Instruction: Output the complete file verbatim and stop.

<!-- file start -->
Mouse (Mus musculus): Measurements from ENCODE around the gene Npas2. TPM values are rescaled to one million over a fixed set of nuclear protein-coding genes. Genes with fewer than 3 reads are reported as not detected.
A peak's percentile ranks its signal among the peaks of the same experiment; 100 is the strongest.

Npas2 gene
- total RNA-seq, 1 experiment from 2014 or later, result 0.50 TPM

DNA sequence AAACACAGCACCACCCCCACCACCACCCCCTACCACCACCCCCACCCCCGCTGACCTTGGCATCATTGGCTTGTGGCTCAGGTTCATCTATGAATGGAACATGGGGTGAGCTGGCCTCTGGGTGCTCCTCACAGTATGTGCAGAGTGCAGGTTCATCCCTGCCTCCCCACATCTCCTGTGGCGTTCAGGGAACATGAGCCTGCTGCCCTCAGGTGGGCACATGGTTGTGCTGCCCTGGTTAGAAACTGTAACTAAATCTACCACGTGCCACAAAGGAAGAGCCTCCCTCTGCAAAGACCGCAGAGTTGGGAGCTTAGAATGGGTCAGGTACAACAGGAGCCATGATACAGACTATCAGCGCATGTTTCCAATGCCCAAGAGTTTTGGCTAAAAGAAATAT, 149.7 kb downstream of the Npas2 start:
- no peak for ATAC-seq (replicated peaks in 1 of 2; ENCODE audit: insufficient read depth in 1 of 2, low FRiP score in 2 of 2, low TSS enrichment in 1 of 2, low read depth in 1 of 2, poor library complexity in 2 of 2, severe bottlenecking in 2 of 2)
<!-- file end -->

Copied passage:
Mouse (Mus musculus): Measurements from ENCODE around the gene Npas2. TPM values are rescaled to one million over a fixed set of nuclear protein-coding genes. Genes with fewer than 3 reads are reported as not detected.
A peak's percentile ranks its signal among the peaks of the same experiment; 100 is the strongest.

Npas2 gene
- total RNA-seq, 1 experiment from 2014 or later, result 0.50 TPM

DNA sequence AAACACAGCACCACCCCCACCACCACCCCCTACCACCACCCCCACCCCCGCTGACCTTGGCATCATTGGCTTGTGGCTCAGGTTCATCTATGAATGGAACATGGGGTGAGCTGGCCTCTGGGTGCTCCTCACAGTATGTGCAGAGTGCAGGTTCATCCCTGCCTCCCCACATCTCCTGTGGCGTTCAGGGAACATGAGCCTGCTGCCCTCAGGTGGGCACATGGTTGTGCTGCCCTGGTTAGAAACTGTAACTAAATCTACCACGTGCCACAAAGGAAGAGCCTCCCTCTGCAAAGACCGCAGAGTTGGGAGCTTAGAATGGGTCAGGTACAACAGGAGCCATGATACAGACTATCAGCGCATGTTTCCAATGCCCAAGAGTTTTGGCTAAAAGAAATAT, 149.7 kb downstream of the Npas2 start:
- no peak for ATAC-seq (replicated peaks in 1 of 2; ENCODE audit: insufficient read depth in 1 of 2, low FRiP score in 2 of 2, low TSS enrichment in 1 of 2, low read depth in 1 of 2, poor library complexity in 2 of 2, severe bottlenecking in 2 of 2)